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  1. D Theisen1,
  2. L Malisoux1,
  3. N Delattre3,
  4. R Seil1,2,
  5. A Urhausen1,2
  1. 1Sports Medicine Research Laboratory, Public Research Centre for Health, Luxembourg
  2. 2Clinique du Sport, Centre Hospitalier de Luxembourg, Luxembourg
  3. 3Essensole, Oxylane Research, Villeneuve d'Ascq, France


Background The shock absorption qualities of running shoes are thought to have an important influence on running-related injuries (RRIs). However, scientific evidence of this relationship is still lacking.

Objective To test if midsole hardness of standard running shoes was related to RRIs.

Design Double-blind randomized controlled trial.

Setting Free-roaming leisure-time distance runners.

Participants Study participants were recruited through newspaper advertisements, posts on specialized internet sites and via mouth-to-ear. They were required to report any running activity, sport practice and injury using a dedicated internet platform. Recorded information was systematically verified, if necessary through direct contacts with the participants.

Risk factor assessment Leisure-time runners were provided with identical running shoes, except for their midsole hardness which was either hard (H; n=113) or soft (S; n=134). They were followed prospectively for 5 months.

Main outcome measurements The primary outcome measure was exposure volume (hours) to running practice until first-time RRI (Cox proportional hazards regression analyses).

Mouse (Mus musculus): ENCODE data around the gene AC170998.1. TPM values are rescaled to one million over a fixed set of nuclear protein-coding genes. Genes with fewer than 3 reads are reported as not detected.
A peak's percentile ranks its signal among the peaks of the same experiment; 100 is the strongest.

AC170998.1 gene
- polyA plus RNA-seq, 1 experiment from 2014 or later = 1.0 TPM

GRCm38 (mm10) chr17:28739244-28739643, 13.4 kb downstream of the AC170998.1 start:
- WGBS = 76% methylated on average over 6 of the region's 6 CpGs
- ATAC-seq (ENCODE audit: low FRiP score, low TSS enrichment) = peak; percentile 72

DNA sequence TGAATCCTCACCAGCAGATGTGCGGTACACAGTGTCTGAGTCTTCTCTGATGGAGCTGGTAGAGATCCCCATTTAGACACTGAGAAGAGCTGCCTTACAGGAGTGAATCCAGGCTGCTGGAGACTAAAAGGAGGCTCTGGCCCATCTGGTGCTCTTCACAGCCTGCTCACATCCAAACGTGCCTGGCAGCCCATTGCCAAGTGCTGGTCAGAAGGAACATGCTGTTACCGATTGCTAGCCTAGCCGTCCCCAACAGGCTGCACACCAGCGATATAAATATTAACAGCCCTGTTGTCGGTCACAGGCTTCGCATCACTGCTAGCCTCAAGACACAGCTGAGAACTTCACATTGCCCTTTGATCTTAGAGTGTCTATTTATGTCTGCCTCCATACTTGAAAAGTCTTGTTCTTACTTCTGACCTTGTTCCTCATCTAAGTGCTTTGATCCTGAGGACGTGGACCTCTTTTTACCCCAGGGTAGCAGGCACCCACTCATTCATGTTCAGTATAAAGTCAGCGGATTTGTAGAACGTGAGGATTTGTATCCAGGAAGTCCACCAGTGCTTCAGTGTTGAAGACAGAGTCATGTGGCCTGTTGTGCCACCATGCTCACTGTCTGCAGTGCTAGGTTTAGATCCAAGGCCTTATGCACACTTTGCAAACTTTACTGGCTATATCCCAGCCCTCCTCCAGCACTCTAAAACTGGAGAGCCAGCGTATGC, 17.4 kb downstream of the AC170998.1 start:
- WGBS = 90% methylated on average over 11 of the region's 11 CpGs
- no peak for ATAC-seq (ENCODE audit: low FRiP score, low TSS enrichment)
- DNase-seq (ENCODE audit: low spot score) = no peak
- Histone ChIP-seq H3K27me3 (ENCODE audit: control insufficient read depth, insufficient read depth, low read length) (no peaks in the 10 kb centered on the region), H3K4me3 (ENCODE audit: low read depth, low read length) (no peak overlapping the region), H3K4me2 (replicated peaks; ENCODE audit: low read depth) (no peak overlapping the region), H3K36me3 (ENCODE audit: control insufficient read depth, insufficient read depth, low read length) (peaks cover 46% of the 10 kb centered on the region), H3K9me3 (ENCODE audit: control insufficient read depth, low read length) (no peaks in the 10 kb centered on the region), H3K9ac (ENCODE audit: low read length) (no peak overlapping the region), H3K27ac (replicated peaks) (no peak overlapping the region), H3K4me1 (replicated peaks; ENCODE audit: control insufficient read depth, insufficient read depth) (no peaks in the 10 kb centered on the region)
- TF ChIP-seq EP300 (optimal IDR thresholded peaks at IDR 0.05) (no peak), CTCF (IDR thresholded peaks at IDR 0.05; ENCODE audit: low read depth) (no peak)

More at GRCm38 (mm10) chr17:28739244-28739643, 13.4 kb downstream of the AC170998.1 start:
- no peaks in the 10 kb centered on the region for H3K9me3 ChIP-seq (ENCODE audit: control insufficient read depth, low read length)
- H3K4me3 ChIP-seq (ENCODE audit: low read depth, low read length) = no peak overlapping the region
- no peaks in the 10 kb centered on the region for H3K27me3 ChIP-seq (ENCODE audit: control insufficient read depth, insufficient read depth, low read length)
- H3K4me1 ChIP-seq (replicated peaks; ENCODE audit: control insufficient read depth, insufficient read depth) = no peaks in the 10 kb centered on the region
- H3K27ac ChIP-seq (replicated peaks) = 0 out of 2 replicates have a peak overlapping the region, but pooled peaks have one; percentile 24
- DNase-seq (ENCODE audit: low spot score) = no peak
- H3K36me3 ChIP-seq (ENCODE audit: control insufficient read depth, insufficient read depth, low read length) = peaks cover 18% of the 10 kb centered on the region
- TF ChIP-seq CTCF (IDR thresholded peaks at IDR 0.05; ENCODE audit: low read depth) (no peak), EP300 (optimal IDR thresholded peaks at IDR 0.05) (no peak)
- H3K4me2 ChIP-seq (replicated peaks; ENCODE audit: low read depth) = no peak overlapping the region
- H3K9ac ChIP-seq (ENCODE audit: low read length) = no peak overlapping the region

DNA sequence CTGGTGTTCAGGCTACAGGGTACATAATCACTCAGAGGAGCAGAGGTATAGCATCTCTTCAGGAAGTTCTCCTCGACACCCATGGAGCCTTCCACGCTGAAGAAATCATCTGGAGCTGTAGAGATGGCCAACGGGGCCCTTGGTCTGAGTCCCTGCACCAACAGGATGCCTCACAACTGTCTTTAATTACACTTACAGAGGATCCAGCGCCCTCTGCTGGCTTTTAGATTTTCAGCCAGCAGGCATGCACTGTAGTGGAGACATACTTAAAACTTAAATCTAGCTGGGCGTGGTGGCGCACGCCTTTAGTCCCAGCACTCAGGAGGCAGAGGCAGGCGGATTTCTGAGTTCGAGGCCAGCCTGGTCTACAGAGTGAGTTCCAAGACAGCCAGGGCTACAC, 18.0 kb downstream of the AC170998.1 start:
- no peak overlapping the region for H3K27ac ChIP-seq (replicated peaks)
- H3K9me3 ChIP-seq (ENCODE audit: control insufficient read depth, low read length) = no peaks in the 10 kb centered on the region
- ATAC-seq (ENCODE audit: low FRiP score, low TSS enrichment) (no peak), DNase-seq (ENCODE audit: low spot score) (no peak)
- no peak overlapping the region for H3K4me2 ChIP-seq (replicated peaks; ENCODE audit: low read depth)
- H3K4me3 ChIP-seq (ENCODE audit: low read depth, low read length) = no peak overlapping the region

Results Overall, 12.1 RRIs were recorded per 1000 hours of running. There was a 15% difference between the shoe types regarding midsole stiffness. The type of shoe used for running was not related to RRI (hazard ratio (HR)=0.92; 95% confidence interval (CI)=0.57–1.48). Furthermore, no difference was detected regarding RRI patterns (location, severity, etc.). Significant risk factors for RRIs were body mass index (HR=1.13; 95% CI 1.03–1.23), injury in the 12 months preceding the study (HR=1.74; 95% CI 1.04–2.90) and average session intensity (HR=1.40; 95% CI 1.04–1.87). Previous regular running practice (HR=0.42; 95% CI 0.23–0.78) and volume of other sport activities (HR=0.70; 95% CI 0.56–0.88) were significant protective factors.

Conclusions RRI risk was not associated with running shoe midsole hardness in this study.

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